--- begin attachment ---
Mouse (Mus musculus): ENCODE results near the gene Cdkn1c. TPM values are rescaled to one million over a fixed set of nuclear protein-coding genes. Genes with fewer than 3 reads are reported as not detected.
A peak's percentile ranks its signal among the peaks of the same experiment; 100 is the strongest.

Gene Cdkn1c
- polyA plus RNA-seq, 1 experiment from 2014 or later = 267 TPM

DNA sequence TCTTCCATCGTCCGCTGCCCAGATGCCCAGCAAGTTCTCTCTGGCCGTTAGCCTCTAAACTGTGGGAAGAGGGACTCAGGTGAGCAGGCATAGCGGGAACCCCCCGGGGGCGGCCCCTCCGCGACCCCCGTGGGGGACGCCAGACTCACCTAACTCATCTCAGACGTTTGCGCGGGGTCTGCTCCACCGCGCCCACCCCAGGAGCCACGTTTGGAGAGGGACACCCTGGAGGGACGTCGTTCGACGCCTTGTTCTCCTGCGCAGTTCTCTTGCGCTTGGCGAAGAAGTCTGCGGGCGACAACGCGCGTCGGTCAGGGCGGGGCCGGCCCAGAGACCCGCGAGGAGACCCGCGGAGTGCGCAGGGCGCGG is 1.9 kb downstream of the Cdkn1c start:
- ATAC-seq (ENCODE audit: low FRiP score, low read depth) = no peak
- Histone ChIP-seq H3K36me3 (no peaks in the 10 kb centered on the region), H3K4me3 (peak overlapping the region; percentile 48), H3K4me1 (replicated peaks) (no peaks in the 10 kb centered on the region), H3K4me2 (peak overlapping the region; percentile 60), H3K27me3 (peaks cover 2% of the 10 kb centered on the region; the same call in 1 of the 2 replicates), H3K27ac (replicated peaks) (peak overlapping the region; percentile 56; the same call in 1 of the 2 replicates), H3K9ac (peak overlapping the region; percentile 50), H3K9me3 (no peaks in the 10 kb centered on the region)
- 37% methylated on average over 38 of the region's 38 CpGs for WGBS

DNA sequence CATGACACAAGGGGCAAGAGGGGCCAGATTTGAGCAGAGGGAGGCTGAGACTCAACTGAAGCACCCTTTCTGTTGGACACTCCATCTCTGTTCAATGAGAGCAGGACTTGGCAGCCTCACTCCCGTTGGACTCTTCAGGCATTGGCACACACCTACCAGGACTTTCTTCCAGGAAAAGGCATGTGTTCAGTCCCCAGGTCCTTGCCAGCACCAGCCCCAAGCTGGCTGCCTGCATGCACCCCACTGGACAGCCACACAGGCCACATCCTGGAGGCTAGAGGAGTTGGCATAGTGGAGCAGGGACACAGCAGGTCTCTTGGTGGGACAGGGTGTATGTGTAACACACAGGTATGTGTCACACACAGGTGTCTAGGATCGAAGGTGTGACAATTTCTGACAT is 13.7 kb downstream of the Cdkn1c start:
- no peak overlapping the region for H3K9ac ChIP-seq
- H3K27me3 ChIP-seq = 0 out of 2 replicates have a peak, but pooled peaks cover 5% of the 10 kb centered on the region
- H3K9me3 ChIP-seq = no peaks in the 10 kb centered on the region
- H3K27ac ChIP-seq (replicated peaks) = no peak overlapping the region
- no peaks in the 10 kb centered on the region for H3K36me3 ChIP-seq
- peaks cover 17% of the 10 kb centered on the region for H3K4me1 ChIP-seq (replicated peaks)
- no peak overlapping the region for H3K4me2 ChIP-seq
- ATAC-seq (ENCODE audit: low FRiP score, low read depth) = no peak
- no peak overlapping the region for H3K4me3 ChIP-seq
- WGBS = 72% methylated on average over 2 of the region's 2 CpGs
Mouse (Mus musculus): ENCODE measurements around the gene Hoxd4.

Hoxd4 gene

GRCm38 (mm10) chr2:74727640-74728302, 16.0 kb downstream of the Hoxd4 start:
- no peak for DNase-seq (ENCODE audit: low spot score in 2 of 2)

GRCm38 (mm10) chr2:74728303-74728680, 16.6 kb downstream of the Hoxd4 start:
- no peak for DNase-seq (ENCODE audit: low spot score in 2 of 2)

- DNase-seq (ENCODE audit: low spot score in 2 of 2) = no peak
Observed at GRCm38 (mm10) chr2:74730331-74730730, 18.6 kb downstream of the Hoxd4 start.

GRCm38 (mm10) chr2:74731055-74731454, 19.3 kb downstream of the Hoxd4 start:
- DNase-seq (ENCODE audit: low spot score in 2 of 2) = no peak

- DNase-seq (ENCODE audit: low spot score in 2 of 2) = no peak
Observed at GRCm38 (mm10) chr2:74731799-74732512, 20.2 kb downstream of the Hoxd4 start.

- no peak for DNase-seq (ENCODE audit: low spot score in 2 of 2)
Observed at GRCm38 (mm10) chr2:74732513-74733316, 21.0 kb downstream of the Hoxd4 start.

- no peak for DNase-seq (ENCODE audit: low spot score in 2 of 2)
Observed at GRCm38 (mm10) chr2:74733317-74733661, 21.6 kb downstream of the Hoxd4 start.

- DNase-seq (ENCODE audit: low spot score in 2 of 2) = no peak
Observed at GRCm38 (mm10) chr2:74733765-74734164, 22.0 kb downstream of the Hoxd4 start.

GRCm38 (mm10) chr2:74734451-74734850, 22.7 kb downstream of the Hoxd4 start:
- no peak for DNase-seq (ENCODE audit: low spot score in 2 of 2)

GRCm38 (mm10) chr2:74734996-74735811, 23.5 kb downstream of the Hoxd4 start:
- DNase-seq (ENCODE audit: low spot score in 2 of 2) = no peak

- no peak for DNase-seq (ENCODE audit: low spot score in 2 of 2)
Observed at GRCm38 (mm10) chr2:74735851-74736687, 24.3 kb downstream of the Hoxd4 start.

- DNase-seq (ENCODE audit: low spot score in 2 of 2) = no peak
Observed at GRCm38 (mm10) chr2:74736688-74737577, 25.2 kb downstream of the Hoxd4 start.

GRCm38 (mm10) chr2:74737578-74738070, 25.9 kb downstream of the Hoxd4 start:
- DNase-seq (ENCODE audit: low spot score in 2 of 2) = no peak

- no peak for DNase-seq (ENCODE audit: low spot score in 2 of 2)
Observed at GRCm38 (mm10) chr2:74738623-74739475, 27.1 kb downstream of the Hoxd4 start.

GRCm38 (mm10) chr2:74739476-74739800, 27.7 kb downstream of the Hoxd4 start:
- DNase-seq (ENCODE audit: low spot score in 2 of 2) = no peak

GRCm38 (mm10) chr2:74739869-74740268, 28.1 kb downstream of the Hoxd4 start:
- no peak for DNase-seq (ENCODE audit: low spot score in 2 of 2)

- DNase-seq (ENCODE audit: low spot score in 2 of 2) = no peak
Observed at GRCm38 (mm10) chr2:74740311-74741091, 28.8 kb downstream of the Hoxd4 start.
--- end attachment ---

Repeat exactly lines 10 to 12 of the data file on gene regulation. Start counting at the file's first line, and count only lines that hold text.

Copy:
- no peak overlapping the region for H3K9ac ChIP-seq
- H3K27me3 ChIP-seq = 0 out of 2 replicates have a peak, but pooled peaks cover 5% of the 10 kb centered on the region
- H3K9me3 ChIP-seq = no peaks in the 10 kb centered on the region